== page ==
Earnings report season is coming to a close but not before some major players reveal their reports. All of the reports were affected by the current strong dollar in comparison to last year’s weaker state.


cokeThe Coca Cola Company is set to release its report on Tuesday, Feb 9th. The company has undergone major cost cutting restructuring the past year in the face of lowered demand and heightened health consciousness.


teslaTesla will be releasing their report on Feb 10th. The company has seen its share of woes lately with stock price plunges, unmet deadlines, and low oil prices boosting conventional car sales and threatening the electric car market. A hint towards the viability of Elon Musk’s complicated and ambitious plan for the company will be availble through the report



Posted on 1st February 2016 by Admin in Stockpair weekly Insights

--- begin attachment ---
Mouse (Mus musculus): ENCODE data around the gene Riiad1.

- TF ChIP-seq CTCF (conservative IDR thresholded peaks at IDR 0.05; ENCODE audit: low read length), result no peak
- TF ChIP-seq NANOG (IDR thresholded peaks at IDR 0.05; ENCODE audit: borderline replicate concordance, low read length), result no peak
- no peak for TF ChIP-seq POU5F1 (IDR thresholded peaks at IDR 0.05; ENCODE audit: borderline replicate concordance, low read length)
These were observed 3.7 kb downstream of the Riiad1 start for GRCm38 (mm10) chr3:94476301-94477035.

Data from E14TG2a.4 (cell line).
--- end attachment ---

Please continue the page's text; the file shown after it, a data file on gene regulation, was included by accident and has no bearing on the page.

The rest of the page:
There are 2 major economic surges that we have been able to follow from Q4 2015 until today and those are the rise of the US economy and the crash of the Chinese economy. One of the major questions is if there is a correlation between these two economic leaders both in getting to this situation and for what is to be expected in the future.

For the US, 2015 was a banner year with a steady rise in NFP numbers and the healthiest economic outlook since the crash of 2008, even leading to the first raise in the interest rate in nearly a decade. In China, however, 2015 was the beginning of a series of market crashes and unsuccessful solutions. China is currently in the process of trying to rebalance its economy from a manufacturing and exports base to a services and private consumption base. The process is not proving to be an easy one, and as such has the world economy on edge and wary of global repercussions.